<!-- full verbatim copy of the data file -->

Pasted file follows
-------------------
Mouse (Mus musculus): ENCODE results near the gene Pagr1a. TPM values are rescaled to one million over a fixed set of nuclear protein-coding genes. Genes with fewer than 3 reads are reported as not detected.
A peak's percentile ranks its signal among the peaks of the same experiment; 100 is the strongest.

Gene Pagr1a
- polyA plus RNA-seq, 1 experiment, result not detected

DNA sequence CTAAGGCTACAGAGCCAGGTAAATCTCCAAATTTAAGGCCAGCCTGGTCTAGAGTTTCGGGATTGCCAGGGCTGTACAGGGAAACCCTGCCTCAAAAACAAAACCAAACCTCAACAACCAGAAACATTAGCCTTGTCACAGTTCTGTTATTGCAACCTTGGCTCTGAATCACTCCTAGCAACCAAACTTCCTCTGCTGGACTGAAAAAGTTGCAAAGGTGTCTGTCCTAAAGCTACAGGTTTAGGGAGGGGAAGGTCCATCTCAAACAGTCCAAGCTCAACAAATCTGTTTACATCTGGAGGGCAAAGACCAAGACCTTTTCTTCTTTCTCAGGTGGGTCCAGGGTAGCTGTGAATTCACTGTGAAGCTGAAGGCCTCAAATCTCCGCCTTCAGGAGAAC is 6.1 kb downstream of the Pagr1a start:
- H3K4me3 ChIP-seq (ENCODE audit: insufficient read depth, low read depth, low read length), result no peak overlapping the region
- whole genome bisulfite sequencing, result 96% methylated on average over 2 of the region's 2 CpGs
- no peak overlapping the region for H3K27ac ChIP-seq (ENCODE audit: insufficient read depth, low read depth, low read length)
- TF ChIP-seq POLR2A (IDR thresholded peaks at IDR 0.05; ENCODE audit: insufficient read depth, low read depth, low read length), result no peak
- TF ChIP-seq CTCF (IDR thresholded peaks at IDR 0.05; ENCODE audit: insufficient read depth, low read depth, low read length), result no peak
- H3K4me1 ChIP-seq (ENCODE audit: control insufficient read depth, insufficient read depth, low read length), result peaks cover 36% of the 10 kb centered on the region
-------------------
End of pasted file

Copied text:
Mouse (Mus musculus): ENCODE results near the gene Pagr1a. TPM values are rescaled to one million over a fixed set of nuclear protein-coding genes. Genes with fewer than 3 reads are reported as not detected.
A peak's percentile ranks its signal among the peaks of the same experiment; 100 is the strongest.

Gene Pagr1a
- polyA plus RNA-seq, 1 experiment, result not detected

DNA sequence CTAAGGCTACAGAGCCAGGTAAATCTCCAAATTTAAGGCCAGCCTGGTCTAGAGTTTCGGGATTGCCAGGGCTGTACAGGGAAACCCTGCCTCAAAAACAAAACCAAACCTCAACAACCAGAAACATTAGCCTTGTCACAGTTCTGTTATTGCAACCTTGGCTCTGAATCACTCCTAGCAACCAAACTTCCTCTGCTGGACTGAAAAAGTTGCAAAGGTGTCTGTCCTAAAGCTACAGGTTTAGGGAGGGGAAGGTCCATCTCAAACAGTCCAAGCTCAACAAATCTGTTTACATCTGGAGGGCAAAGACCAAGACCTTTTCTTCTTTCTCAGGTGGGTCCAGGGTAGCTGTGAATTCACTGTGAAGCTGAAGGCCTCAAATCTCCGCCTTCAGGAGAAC is 6.1 kb downstream of the Pagr1a start:
- H3K4me3 ChIP-seq (ENCODE audit: insufficient read depth, low read depth, low read length), result no peak overlapping the region
- whole genome bisulfite sequencing, result 96% methylated on average over 2 of the region's 2 CpGs
- no peak overlapping the region for H3K27ac ChIP-seq (ENCODE audit: insufficient read depth, low read depth, low read length)
- TF ChIP-seq POLR2A (IDR thresholded peaks at IDR 0.05; ENCODE audit: insufficient read depth, low read depth, low read length), result no peak
- TF ChIP-seq CTCF (IDR thresholded peaks at IDR 0.05; ENCODE audit: insufficient read depth, low read depth, low read length), result no peak
- H3K4me1 ChIP-seq (ENCODE audit: control insufficient read depth, insufficient read depth, low read length), result peaks cover 36% of the 10 kb centered on the region